Monday, December 20, 2010

New Rules of Lifting for Abs

Lou Schuler & Alwyn Cosgrove are soon releasing the third book in their New Rules series, and since Lou was kind enough to provide me a copy I gladly read it and think it worthy of review.

But first Lou would like to explain the inclusion of 'abs" in the title on this Fitcast podcast.

For your benefit listen to the entire podcast. Some nuggets of knowledge are within.

Right away I loved this book that for no other reason it proclaims no more situps or crunches. Seriously though, Lou pulled in some great research from luminaries such as Dr. Stuart McGill regarding core and back health.

For the lay person that does not dig into research from the Journal of Strength & Conditioning and other such sources (even I find some of it quite boring) much of the material regarding what the "core" is, it's many roles, and how it functions will be quite eye opening.

I read this kind of material all the time and yet got a lot out of the informational chapters. Lou has a knack for connecting the dots and entertaining us along the way.

One part I would quibble with is spinal flexion for fighters. Yes, fighters do need ab armor and do alot of spinal flexion in sport specific training, but according to Dr. McGill that doesn't mean fighters should use flexion movements in the gym. Rather he says they should save those lumbar bends for competition. But I doubt any of you are pro-MMA fighters anyway so lets carry on.

The title of Part 3 "All Training Is Core Training" says it all.

Everything we do affects our core, and so it makes sense to be aware and utilize that fact in every movement we do. Within this framework Lou & Alwyn put together a great library of static, dynamic, and integrated core stabilization exercises, then set them in the context of three phases of strength training programs.

For most people it would take many months to get through these programs, and they should see a good bit of progress along the way. Even for the experienced lifter there are some serious challenges.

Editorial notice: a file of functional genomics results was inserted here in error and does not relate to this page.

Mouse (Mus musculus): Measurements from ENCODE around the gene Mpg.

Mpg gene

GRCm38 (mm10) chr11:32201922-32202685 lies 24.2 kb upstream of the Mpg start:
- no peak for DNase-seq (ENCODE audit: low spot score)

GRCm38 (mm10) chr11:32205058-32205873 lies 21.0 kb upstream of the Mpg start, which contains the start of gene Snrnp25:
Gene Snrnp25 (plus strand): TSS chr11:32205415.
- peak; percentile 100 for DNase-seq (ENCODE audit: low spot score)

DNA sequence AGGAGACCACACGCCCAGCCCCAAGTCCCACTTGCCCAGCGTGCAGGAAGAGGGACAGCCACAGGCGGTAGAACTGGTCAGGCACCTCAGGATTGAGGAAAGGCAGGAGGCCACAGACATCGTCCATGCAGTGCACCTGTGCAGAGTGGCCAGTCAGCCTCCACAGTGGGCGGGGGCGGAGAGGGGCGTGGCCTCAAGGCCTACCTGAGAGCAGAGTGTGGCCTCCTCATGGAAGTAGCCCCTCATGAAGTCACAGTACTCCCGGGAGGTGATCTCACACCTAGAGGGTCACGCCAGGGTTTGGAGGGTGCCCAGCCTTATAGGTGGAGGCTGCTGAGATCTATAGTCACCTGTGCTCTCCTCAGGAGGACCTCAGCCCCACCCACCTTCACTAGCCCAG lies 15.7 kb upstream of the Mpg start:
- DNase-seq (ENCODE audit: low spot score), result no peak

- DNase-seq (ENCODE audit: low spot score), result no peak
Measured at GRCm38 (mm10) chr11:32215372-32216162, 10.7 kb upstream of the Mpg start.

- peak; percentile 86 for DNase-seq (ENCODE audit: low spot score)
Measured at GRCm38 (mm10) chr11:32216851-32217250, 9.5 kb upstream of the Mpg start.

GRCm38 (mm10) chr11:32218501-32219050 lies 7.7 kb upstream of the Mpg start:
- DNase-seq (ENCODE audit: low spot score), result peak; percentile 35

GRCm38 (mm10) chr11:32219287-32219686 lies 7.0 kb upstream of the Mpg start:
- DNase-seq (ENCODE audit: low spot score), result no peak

The programs are organized so that one can go back and repeat them with heavier loads or other changes such as doing ladder sets, density circuits, or other methods of causing adaptation so that progress will continue.

And as any experienced trainer knows the basics never go out of style.

My favorite part of the book is the last third which deals with lifestyle issues, nutrition, and strategies for developing a healthier lifestyle.

We all know that without adopting better lifestyle and nutritional habits change will not happen, and Lou presents some interesting studies showing how hours spent in front of the computer (yes you may stop reading now and go outside), TV, video games, and other sedentary forms of entertainment kill your abs.

Yep. They shoot them dead.

I tell my clients this everyday but sometimes it takes reading it in print to accept it, which is why I've already been using some of Lou's material to help my own clients. And it works.

So if you are a trainer don't hesitate to recommend this book to clients, as it will help you help them. And if you are a person working out on your own, then you have an excellent guide at your side.

The book is now available for pre-sale on Amazon for $16, and ships out Dec. 30th. Check it out.

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